Jones v. Perkins,
Annotate this Case
245 U.S. 390 (1918)
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U.S. Supreme Court
Jones v. Perkins, 245 U.S. 390 (1918)
Jones v. Perkins
Argued December 13, 14, 1917
Decided January 7, 1918
245 U.S. 390
APPEAL FROM THE DISTRICT COURT OF THE UNITED STATES
FOR THE SOUTHERN DISTRICT OF GEORGIA
Petitioner sought habeas corpus upon the ground that the Selective Draft Law, for disobedience of which he was arrested, was unconstitutional. The constitutional questions he raises having all been decided adversely to him in the Selective Draft Law cases, ante, 245 U. S. 366, the Court affirms the trial court's order refusing the writ, without, however, departing from the general principle that habeas corpus should not anticipate trial in criminal cases in the absence of exceptional circumstances, and without inquiring whether, in this case, such circumstances existed.
23 F. 997 affirmed.
The case is stated in the opinion.
MR. CHIEF JUSTICE WHITE delivered the opinion of the Court.
Jones, the appellant, was arrested under a warrant charging him with a failure to register as required by the Act of Congress of May 18, 1917, known as the Selective Draft Law (Public No. 12, 65th Congress, c. 15, 40 Stat. 76), and, after a hearing by a United States Commissioner, was committed to custody to await the ensuing term of the United States district court. Alleging that he was illegally restrained because the statute under the assumed authority of which he was held was repugnant to the Constitution of the United States, he petitioned the court below for a writ of habeas corpus. Following a rule to show cause and a hearing on the return thereto the petition was denied on the ground that the statute was constitutional, and, to reverse the order so adjudging, this direct appeal was prosecuted.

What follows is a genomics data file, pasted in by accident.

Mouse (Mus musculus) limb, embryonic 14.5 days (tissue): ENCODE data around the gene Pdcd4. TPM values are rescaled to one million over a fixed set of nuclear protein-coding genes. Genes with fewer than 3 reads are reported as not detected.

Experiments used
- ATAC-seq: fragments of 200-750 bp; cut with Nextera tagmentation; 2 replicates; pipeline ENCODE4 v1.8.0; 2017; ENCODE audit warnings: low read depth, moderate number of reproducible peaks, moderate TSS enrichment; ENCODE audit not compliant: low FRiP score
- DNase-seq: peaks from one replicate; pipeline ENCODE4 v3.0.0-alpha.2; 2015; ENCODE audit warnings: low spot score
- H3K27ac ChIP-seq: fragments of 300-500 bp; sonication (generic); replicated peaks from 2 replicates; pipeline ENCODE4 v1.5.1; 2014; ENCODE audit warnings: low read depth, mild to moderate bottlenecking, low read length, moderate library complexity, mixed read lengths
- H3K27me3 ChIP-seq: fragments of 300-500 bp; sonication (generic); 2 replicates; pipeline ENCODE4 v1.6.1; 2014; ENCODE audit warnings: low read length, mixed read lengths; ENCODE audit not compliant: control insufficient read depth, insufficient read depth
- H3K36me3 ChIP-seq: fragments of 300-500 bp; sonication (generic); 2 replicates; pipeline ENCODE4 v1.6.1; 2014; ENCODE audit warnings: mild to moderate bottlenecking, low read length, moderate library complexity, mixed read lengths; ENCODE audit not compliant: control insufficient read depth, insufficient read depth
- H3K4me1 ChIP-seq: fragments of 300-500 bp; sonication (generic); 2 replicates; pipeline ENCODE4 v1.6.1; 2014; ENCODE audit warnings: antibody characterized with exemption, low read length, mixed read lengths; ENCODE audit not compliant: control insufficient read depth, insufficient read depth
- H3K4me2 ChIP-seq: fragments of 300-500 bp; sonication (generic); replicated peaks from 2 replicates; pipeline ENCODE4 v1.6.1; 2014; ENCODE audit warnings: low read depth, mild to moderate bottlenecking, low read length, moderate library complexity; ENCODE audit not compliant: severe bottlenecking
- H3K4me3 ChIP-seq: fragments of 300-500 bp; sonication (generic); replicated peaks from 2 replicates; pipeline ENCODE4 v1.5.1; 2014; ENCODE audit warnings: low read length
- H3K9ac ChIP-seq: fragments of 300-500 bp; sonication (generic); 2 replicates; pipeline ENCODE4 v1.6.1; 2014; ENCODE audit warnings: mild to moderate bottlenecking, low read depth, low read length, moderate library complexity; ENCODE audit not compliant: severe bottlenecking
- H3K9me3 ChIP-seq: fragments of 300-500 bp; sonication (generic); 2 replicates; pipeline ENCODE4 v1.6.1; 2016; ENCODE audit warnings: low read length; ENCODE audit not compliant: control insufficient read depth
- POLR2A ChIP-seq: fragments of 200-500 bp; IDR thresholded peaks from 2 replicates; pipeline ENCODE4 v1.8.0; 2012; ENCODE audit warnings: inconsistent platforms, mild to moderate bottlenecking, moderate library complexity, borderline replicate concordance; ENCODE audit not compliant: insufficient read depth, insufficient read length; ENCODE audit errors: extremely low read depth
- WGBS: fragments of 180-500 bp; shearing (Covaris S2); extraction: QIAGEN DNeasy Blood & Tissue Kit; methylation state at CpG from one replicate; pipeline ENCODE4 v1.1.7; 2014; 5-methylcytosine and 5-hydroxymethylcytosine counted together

It is well settled that, in the absence of exceptional circumstances, in criminal cases, the regular judicial procedure should be followed and habeas corpus should not be granted in advance of a trial. Riggins v. United States,
199 U. S. 547; Glasgow v. Moyer, 225 U. S. 420; Johnson v. Hoy, 227 U. S. 245. If that rule applied, therefore, our duty would be to affirm unless this case could be treated as coming within the exceptional class. But we do not deem it necessary to enter into that consideration because, even if it were found to be embraced in such class, every constitutional question relied upon has been this day, in Arver v. United States, 245 U. S. 366, decided to be without merit. Because of this situation, therefore, without departing from the general principle, we think it suffices in this case to apply the ruling made in the Arver case and, for the reasons stated in the opinion therein, to affirm.
And it is so ordered.